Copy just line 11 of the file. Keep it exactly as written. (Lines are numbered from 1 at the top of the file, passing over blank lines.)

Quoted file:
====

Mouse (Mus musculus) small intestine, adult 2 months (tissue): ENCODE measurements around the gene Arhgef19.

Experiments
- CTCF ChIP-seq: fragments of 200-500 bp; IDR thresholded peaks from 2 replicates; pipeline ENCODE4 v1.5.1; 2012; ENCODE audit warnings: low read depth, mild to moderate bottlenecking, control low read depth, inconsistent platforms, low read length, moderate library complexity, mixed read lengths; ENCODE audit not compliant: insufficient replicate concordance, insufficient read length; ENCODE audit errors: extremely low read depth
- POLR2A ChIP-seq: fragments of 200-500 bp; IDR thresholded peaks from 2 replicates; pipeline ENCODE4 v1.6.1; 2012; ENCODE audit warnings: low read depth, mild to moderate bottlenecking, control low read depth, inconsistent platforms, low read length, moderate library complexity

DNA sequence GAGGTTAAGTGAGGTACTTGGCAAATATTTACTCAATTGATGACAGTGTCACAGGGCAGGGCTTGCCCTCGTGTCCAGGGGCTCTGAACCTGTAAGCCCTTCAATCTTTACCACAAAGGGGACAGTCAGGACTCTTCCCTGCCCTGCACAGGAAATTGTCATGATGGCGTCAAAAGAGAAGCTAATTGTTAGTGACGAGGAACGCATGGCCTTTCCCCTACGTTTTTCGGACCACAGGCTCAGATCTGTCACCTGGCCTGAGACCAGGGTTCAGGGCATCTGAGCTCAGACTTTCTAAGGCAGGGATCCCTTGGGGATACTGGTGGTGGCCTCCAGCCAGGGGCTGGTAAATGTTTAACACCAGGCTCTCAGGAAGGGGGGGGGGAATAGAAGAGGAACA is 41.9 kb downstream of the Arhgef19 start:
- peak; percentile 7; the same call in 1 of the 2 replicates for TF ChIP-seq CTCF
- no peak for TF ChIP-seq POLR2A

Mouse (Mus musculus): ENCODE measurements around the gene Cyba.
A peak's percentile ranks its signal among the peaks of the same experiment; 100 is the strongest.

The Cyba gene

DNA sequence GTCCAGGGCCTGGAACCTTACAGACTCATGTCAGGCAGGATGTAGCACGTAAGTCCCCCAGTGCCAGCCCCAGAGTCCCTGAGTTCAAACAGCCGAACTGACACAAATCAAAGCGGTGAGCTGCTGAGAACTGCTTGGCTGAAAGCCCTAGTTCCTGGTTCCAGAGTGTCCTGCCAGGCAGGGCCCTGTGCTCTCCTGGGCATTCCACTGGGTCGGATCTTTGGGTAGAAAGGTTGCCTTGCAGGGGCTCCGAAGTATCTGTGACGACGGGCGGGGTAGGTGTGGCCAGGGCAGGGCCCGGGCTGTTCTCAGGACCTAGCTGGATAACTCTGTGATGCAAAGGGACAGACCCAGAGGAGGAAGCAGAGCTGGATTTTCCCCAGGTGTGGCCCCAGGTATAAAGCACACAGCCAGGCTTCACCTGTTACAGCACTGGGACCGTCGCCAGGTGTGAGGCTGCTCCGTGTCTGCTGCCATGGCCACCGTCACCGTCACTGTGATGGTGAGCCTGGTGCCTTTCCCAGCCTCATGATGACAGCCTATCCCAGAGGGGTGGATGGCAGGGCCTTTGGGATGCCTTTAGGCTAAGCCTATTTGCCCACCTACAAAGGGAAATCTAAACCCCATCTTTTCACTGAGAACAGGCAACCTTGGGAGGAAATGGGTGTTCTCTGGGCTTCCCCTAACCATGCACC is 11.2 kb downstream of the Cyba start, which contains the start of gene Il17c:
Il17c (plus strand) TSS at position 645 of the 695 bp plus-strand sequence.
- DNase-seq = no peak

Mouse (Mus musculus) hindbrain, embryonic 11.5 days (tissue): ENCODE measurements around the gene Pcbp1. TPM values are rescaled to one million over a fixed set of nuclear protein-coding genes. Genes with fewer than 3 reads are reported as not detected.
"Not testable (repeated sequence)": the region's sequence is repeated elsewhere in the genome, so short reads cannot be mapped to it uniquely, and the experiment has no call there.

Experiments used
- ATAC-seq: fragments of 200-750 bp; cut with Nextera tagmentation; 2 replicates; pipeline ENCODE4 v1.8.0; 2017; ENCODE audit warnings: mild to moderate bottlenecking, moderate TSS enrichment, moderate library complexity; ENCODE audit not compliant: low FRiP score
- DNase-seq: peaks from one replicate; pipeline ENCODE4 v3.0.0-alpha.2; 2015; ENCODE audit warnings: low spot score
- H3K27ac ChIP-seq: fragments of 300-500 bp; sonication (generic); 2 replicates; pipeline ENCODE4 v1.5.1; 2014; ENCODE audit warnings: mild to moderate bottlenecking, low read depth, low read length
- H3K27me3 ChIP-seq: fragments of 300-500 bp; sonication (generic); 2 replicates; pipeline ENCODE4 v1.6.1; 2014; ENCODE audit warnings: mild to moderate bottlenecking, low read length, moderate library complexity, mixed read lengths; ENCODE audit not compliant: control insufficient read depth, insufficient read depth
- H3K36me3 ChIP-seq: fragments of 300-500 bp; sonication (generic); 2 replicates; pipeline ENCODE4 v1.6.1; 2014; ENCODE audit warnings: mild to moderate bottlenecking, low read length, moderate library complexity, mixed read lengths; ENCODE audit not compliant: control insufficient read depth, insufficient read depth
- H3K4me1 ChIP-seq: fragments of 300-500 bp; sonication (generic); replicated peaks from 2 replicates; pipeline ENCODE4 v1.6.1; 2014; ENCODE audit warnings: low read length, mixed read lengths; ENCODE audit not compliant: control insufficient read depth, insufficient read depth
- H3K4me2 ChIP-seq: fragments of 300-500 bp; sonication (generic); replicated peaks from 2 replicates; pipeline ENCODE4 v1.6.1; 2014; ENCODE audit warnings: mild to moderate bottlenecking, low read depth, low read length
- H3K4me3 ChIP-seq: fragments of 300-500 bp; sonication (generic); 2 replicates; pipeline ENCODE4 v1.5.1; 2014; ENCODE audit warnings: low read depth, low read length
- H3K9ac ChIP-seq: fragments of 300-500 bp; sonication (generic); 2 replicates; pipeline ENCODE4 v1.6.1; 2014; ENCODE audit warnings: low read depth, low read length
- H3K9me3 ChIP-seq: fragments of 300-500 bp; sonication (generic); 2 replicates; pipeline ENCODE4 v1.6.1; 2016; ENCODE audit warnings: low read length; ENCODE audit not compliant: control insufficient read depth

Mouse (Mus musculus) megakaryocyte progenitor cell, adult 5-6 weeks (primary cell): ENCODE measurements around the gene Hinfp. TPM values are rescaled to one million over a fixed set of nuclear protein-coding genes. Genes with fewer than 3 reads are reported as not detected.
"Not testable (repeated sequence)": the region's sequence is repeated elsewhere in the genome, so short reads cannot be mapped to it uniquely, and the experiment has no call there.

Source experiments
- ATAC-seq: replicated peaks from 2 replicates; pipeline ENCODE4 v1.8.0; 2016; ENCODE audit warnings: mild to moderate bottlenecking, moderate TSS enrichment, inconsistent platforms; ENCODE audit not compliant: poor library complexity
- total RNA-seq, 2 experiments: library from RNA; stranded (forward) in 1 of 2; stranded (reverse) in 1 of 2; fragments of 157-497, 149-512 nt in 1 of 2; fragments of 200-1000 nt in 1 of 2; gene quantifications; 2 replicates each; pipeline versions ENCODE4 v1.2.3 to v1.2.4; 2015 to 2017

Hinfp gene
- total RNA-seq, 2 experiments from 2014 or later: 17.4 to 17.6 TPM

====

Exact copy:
DNA sequence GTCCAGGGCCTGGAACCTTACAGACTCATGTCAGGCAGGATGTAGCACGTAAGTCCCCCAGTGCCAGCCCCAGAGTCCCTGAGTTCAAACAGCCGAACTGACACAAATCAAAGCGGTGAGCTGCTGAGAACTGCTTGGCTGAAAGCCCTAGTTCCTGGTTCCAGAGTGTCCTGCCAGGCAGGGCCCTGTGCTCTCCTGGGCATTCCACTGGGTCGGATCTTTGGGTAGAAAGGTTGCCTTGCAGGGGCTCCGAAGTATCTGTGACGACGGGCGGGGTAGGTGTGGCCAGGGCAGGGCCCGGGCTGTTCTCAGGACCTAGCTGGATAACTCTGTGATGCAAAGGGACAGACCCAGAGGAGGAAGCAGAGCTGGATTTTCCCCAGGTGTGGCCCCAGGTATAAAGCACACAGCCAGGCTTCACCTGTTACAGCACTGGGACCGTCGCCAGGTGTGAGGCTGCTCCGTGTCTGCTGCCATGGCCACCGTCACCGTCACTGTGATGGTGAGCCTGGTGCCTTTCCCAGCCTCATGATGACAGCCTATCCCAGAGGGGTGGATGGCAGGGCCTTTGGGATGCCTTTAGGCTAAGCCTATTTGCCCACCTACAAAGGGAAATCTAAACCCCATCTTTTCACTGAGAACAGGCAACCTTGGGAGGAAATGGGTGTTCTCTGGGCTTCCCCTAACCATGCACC is 11.2 kb downstream of the Cyba start, which contains the start of gene Il17c: